From The Economist just now. We live in the midst of such idiocy in almost every direction that it will be a miracle if we get through this without a major collapse, going well beyond a mere depression. You really have much to fear when it’s Daniel Andrews leading the way. Plus this:
||Our cover this week calls for a global effort to tackle climate change. Covid-19 creates a unique chance to steer the economy away from carbon at a much lower financial, social and political cost than before. Rock-bottom energy prices make it easier to cut subsidies for fossil fuels and to introduce a tax on carbon. The revenues from that tax can help repair battered government finances. The businesses at the heart of the fossil-fuel economy—oil and gas firms, steel producers, carmakers—are already going through the agony of shrinking their long-term capacity and employment. Getting economies back on their feet calls for investment in climate-friendly infrastructure that boosts growth and creates new jobs. Low interest rates make the bill smaller than ever. The world should seize the moment.
In the letters section of this week’s Economist which is dated September 7, 2017.
You don’t Say
The term “Say’s Law”, (Economics brief, August 12th) was invented by the American economist, Fred Taylor, and popularised in his introductory text, published in 1921. Moreover, the phrase “supply creates its own demand” is not classical in origin, but was first used in print by another American economist, Harlan McCracken, in a text that John Maynard Keynes is known to have read while he was writing the General Theory. Jean-Baptiste Say neither invented the concept nor was he its most staunch defender.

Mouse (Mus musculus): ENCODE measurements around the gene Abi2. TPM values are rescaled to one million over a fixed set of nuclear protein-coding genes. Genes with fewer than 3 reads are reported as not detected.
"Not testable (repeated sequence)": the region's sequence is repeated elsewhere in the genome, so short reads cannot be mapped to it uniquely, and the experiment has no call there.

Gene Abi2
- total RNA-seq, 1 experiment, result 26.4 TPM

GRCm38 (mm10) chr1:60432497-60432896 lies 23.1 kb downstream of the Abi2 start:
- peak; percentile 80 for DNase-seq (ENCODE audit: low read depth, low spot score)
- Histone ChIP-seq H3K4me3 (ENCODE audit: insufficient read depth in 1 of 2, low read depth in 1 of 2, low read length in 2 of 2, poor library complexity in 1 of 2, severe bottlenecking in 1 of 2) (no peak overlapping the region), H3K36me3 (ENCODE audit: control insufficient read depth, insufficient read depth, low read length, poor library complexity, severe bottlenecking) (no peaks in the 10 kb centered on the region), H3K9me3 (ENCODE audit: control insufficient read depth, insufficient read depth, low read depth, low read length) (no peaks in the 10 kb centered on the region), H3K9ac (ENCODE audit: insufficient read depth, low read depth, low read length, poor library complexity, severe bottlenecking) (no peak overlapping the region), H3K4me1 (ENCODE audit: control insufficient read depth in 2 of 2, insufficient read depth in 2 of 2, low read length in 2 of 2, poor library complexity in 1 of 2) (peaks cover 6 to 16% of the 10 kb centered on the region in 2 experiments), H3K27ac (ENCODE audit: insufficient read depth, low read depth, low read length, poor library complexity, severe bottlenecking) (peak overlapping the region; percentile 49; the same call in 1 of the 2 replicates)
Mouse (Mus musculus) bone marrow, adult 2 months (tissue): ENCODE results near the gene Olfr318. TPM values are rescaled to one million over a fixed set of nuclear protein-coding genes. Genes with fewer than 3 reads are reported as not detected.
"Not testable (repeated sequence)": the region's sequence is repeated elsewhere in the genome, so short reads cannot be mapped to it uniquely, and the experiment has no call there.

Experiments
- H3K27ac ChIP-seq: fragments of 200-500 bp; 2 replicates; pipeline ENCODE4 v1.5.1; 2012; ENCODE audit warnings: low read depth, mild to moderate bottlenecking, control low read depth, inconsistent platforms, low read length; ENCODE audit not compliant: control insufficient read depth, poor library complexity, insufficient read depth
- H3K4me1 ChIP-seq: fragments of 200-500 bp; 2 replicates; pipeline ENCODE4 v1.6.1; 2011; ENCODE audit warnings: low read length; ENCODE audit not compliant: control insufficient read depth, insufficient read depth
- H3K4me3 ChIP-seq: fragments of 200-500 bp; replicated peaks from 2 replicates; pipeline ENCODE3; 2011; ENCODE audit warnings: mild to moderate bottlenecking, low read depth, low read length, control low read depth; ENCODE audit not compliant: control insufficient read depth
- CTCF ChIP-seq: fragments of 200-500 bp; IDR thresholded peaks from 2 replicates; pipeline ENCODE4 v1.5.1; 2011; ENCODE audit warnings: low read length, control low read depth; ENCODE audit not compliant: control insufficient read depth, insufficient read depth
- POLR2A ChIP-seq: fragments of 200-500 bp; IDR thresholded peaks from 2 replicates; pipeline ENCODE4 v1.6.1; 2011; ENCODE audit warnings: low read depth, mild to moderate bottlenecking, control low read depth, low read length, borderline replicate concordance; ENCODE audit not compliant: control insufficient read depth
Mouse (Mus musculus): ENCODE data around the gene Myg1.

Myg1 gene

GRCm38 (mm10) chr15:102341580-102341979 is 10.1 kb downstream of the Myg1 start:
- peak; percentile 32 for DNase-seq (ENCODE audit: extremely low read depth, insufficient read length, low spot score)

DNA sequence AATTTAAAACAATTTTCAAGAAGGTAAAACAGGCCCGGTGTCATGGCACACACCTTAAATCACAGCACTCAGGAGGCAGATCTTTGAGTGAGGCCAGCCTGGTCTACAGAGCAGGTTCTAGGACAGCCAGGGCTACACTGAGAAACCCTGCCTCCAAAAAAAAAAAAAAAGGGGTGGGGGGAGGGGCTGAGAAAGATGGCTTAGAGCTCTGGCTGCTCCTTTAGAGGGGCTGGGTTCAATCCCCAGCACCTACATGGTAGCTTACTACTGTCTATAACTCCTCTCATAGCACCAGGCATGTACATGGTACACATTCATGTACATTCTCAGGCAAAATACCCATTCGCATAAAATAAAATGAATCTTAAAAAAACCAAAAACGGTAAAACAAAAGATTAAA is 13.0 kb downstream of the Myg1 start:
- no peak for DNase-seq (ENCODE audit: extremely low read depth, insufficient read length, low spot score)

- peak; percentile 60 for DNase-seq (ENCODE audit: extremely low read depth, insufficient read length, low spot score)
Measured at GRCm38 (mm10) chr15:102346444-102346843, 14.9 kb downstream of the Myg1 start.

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And while you may think this is purely a factual statement about the construction of a book that was published more than 80 years ago, it is actually a suggestion that the mythological version of how Keynes came to write his book is many miles short of the truth. And as for the contents of the book, that falls even many miles shorter not just of the truth [how ridiculous to have argued that classical economists had no theory of involuntary unemployment] but of an understanding of how an economy first goes into recession and then recovers.
I’ve just been reminded of an article from The Economist published 16 July 2009 titled, What went wrong with economics. Note that it is not a question but a statement. The Economist naturally has no clue being an ultra-Keynesian rag but this, at least, can be dredged from its commentary:
And if economics as a broad discipline deserves a robust defence, so does the free-market paradigm. Too many people, especially in Europe, equate mistakes made by economists with a failure of economic liberalism. Their logic seems to be that if economists got things wrong, then politicians will do better. That is a false—and dangerous—conclusion.
What’s missing apparently is a more sophisticated financial model to graft onto the Keynesian core of what The Economist thinks of as good economics:
Central banks are busy bolting crude analyses of financial markets onto their workhorse models. Financial economists are studying the way that incentives can skew market efficiency. And today’s dilemmas are prompting new research: which form of fiscal stimulus is most effective? How do you best loosen monetary policy when interest rates are at zero? And so on.
As early as July 2009 they could see that the fiscal stimulus had been a disaster. They just do not see that trying to drive an economy along using either monetary or fiscal policies is the problem. Public spending and near-zero interest rates leave an economy dead in the water but they cannot see that their solution is the very problem itself.